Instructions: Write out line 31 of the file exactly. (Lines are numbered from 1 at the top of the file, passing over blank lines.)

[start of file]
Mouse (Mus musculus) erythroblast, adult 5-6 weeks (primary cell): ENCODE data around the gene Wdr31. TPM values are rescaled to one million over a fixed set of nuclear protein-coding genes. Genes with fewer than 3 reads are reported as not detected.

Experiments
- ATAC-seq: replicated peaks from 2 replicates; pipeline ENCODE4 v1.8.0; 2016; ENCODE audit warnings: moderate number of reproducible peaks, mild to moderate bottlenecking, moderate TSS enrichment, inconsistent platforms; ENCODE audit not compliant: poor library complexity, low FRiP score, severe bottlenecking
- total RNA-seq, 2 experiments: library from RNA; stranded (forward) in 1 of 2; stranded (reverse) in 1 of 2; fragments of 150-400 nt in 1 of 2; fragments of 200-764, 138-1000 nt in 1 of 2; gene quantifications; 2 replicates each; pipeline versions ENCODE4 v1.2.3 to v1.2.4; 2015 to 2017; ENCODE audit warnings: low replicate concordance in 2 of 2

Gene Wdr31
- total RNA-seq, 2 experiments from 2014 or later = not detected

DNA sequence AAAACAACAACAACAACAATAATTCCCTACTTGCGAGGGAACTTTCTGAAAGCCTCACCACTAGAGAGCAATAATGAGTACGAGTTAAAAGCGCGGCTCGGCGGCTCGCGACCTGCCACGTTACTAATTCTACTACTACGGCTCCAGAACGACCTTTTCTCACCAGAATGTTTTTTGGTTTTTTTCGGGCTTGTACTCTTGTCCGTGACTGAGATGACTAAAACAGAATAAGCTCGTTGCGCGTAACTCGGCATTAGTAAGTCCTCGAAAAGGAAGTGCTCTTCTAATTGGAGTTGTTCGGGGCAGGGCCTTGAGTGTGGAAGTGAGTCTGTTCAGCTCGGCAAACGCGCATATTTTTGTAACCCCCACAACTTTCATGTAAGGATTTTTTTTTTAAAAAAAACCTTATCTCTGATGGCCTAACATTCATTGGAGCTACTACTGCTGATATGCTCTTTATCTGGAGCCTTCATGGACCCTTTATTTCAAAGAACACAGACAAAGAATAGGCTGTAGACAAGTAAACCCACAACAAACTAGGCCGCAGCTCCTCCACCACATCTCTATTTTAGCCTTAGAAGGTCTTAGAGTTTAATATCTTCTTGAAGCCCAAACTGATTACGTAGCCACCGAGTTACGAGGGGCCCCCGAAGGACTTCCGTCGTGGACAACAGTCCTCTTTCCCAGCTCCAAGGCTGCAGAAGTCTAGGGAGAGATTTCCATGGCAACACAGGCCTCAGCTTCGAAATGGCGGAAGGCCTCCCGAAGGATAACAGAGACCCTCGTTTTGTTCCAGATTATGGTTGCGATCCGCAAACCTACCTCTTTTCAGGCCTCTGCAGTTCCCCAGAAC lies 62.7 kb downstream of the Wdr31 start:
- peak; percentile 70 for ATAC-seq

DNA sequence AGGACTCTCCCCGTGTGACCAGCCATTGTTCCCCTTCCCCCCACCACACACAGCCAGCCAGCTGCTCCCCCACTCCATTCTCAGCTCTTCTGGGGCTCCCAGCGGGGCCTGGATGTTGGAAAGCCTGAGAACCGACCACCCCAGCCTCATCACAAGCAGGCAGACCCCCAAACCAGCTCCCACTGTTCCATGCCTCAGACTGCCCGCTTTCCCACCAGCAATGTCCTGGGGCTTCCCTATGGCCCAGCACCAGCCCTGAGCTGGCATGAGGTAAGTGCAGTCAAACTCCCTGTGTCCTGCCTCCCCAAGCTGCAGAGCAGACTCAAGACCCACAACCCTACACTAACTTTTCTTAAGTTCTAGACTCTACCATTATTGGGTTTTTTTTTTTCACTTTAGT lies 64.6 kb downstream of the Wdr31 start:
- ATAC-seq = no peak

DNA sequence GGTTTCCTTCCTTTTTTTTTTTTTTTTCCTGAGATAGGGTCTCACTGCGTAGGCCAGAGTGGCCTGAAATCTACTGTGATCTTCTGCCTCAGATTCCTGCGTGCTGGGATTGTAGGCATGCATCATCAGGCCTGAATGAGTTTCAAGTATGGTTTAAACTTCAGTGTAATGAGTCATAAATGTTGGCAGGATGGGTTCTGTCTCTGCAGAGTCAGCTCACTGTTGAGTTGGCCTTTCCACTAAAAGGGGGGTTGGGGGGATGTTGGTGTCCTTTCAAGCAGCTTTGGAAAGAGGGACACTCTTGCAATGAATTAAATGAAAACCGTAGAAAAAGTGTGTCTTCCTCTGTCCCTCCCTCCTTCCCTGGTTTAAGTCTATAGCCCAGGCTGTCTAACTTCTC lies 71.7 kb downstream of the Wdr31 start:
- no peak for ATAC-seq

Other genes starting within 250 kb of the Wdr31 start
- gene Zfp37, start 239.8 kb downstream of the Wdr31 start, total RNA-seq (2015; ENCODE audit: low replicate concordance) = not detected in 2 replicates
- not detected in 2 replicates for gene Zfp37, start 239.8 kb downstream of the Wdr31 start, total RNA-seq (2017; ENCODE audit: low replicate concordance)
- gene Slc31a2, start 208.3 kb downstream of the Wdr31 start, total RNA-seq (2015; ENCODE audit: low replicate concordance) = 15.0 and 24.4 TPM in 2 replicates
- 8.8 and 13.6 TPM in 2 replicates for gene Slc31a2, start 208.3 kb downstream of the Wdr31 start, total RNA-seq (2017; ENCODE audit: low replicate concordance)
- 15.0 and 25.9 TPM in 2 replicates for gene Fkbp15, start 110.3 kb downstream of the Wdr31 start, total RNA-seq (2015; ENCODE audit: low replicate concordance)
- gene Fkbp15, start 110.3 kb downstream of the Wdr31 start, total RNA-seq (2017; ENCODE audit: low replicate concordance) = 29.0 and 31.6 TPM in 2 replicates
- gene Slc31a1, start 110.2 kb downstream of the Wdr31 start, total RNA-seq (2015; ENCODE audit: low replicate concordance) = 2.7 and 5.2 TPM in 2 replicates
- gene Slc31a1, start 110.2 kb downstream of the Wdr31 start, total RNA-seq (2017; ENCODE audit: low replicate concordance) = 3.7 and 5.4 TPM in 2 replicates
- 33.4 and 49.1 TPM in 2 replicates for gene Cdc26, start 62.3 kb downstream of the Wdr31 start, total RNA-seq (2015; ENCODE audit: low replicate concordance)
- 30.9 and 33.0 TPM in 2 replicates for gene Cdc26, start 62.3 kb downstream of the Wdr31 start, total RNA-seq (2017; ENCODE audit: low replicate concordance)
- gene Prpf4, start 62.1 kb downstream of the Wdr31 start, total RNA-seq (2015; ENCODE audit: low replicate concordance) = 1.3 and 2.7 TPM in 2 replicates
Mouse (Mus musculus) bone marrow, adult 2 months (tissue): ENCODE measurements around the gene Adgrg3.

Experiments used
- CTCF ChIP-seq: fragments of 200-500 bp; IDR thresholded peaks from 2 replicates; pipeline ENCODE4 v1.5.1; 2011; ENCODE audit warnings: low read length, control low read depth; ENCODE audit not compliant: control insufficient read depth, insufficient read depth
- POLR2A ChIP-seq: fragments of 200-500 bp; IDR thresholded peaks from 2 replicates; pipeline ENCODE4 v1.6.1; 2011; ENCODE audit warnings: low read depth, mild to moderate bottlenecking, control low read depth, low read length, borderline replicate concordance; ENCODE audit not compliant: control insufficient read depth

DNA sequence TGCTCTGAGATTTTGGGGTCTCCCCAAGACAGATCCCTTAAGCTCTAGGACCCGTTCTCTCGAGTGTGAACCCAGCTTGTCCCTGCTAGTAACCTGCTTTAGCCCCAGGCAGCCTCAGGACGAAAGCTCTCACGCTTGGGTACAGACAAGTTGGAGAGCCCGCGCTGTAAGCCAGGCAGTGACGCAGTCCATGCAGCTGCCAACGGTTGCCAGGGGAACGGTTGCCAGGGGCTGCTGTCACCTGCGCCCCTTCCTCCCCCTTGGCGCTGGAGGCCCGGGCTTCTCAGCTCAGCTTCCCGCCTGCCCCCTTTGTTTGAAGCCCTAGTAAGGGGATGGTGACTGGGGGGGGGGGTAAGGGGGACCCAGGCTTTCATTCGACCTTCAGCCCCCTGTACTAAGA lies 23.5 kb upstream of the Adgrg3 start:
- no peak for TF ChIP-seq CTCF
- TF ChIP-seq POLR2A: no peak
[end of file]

- TF ChIP-seq POLR2A: no peak